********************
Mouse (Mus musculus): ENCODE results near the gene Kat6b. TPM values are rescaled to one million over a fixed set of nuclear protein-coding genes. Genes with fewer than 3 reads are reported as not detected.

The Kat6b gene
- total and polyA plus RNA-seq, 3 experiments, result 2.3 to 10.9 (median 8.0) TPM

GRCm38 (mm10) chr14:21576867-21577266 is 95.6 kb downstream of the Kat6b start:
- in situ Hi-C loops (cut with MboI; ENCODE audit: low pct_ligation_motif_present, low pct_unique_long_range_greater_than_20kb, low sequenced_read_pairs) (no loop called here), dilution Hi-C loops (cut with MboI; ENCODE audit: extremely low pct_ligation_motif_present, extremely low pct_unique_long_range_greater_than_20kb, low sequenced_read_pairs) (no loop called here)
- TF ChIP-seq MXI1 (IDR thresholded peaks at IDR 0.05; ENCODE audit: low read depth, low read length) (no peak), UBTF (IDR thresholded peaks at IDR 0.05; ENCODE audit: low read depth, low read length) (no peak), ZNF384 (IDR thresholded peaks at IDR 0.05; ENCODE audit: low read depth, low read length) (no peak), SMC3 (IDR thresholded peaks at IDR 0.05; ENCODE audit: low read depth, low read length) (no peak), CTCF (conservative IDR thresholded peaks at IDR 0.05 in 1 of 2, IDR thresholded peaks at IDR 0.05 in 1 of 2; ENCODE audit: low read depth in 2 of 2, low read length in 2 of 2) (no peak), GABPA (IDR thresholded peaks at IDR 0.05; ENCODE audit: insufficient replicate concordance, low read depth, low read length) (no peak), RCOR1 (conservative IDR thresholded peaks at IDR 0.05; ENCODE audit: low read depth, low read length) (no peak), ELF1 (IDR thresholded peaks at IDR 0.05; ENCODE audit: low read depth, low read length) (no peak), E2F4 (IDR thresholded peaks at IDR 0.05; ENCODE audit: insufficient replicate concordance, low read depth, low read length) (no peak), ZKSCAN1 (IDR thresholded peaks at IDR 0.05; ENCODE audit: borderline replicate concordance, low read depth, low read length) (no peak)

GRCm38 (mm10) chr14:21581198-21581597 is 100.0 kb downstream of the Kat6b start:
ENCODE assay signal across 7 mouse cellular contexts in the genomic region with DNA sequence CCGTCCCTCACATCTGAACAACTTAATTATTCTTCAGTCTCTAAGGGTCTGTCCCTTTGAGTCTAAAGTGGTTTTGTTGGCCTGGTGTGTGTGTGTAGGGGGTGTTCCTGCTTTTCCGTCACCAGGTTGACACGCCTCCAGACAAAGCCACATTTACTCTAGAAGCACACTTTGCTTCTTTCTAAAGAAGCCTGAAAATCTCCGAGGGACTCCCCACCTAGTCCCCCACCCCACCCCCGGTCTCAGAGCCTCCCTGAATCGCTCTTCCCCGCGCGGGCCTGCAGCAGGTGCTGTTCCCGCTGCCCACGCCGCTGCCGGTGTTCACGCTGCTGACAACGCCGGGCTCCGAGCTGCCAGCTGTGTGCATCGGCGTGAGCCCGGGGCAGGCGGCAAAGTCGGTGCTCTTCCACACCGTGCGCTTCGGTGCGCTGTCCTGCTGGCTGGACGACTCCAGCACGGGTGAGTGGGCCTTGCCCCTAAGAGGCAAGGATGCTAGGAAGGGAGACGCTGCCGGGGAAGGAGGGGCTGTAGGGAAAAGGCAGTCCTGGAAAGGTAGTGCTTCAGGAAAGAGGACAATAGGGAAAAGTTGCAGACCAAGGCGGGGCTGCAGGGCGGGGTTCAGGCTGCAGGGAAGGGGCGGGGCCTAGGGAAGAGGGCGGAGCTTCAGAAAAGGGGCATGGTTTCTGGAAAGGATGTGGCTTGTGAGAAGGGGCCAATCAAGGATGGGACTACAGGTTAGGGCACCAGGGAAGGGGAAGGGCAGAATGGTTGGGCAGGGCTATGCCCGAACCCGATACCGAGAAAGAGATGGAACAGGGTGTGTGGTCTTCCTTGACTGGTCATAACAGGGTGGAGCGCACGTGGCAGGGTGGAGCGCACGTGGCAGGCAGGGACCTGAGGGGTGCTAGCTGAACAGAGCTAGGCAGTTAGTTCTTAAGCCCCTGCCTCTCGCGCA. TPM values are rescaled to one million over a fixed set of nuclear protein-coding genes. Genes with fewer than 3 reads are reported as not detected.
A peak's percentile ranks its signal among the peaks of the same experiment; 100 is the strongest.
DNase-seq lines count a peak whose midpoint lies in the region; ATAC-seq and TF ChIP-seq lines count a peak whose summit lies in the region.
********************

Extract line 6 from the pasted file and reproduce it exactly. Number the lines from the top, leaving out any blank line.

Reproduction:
- TF ChIP-seq MXI1 (IDR thresholded peaks at IDR 0.05; ENCODE audit: low read depth, low read length) (no peak), UBTF (IDR thresholded peaks at IDR 0.05; ENCODE audit: low read depth, low read length) (no peak), ZNF384 (IDR thresholded peaks at IDR 0.05; ENCODE audit: low read depth, low read length) (no peak), SMC3 (IDR thresholded peaks at IDR 0.05; ENCODE audit: low read depth, low read length) (no peak), CTCF (conservative IDR thresholded peaks at IDR 0.05 in 1 of 2, IDR thresholded peaks at IDR 0.05 in 1 of 2; ENCODE audit: low read depth in 2 of 2, low read length in 2 of 2) (no peak), GABPA (IDR thresholded peaks at IDR 0.05; ENCODE audit: insufficient replicate concordance, low read depth, low read length) (no peak), RCOR1 (conservative IDR thresholded peaks at IDR 0.05; ENCODE audit: low read depth, low read length) (no peak), ELF1 (IDR thresholded peaks at IDR 0.05; ENCODE audit: low read depth, low read length) (no peak), E2F4 (IDR thresholded peaks at IDR 0.05; ENCODE audit: insufficient replicate concordance, low read depth, low read length) (no peak), ZKSCAN1 (IDR thresholded peaks at IDR 0.05; ENCODE audit: borderline replicate concordance, low read depth, low read length) (no peak)